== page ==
Published Online: May 13, 2009

Appeals Court Upholds Verdict in School District Battery Case

A federal appeals court on Tuesday upheld a jury verdict that found the Mitchell School District was not responsible for a former high school teacher's inappropriate touching of a student.

The jury decided last year that Brittany Plamp was the victim of battery by former teacher and coach Andy Tate during her senior year in 2006. But the jury awarded no monetary damages after finding that the school district was not responsible.

Plamp had sought $750,000 in damages.

A three-judge panel of the 8th U.S. Circuit Court of Appeals upheld the jury verdict and rulings made by U.S. Magistrate Judge John E. Simpko, who presided over the trial.

Plamp said Tate fondled her in a classroom under the guise of saying he was checking her body for signs of an eating disorder. She also said Tate made sexual comments to her.

The appeals panel said Plamp did not show that school officials with the proper authority failed to take action after learning about Tate's misconduct.

After Plamp's parents reported Tate's misconduct to School District Superintendent Joseph Graves, he called the police and immediately suspended Tate and refused to let him on school property without a police escort. The district eventually fired Tate.

The magistrate threw out Plamp's claim under federal civil rights law before the trial, and he ruled in the school district's favor during the trial on Plamp's claim under a federal law, Title IX, which prohibits discrimination in education programs.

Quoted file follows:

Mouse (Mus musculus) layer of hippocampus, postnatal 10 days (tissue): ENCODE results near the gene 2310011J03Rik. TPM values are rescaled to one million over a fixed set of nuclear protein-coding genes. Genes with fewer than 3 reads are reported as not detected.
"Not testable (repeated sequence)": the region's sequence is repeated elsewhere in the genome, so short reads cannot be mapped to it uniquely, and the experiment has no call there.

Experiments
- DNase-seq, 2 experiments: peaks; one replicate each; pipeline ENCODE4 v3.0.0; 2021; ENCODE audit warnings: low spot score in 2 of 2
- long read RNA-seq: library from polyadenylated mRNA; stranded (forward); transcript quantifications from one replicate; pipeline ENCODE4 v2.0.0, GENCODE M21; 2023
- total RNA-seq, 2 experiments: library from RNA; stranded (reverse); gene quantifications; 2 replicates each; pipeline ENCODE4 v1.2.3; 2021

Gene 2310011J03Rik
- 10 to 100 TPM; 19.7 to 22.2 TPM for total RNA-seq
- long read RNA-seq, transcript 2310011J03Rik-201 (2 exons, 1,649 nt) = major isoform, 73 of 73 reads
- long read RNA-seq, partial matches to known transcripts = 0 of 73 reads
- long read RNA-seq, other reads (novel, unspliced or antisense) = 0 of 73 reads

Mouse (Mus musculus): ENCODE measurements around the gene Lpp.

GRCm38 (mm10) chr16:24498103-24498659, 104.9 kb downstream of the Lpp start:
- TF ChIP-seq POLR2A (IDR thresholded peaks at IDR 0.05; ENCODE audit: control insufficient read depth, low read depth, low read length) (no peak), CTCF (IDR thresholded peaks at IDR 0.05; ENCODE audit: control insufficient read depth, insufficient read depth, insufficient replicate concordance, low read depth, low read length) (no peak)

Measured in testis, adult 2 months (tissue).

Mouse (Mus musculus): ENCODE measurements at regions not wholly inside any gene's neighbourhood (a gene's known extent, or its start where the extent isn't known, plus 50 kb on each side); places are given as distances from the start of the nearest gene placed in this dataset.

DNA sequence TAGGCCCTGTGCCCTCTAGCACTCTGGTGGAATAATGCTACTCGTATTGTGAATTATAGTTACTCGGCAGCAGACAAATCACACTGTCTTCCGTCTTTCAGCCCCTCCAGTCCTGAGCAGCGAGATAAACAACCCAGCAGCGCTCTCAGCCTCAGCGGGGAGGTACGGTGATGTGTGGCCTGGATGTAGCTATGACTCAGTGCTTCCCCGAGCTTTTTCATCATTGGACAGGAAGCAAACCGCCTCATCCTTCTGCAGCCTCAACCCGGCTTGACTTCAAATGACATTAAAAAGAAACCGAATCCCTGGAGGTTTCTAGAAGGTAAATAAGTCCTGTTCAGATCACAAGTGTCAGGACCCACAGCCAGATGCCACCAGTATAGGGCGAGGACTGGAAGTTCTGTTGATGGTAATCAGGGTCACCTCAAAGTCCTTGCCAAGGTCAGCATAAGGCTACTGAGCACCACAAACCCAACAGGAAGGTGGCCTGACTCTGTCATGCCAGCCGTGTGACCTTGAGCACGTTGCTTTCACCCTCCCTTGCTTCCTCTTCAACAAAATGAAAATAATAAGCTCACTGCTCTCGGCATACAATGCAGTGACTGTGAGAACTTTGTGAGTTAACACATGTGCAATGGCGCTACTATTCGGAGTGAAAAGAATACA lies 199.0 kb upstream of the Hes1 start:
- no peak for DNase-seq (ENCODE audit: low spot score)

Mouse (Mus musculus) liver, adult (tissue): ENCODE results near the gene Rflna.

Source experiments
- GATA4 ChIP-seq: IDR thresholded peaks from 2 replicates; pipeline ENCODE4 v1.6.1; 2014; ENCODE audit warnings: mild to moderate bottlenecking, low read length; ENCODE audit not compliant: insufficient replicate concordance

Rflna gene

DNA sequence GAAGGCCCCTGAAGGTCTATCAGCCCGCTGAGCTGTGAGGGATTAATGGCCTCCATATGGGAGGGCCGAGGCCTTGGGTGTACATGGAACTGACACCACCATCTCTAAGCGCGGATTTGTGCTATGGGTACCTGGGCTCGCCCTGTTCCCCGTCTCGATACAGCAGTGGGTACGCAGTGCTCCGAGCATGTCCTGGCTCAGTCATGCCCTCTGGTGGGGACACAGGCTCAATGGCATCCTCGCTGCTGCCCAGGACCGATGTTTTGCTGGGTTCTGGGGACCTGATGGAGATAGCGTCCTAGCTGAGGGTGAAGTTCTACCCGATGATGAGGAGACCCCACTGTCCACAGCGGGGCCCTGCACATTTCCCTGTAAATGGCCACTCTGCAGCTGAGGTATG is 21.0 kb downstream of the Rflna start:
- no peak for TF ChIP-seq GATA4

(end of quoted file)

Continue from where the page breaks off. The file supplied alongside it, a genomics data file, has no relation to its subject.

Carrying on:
The appeals panel said Plamp presented sufficient evidence to show Tate violated her constitutional rights, but she failed to show the relevant school officials knew about any continuing, widespread pattern of misconduct. She also failed to show the district's training on harassment was inadequate, the judges said.

On the Title IX claim, the school district would be liable only if it was deliberately indifferent and the appropriate official failed to take action after knowing about the misconduct, the appeals panel said.

A guidance counselor and other teachers who had heard vague complaints about Tate were not the appropriate officials responsible for acting on such misconduct because they had no control over Tate, the judges said. Plamp failed to show that school principals knew about Tate's behavior, and the school superintendent took immediate action when he found out about the misconduct, the appeals court said.

Two female students had previously reported that they felt uncomfortable in Tate's classroom, and an anonymous person talked to a counselor but refused to discuss details or give Tate's name when talking to a principal, the appeals panels said.

The jury considered Plamp's claim that the school district was vicariously liable for Tate's battery under state law, and the appeals court upheld the jury's decision that the district was not liable.

"Based on the evidence presented, a reasonable jury could have found that Tate was acting outside the scope of his employment when he battered Plamp and that the School District could not have foreseen his actions," the appeals panel wrote.

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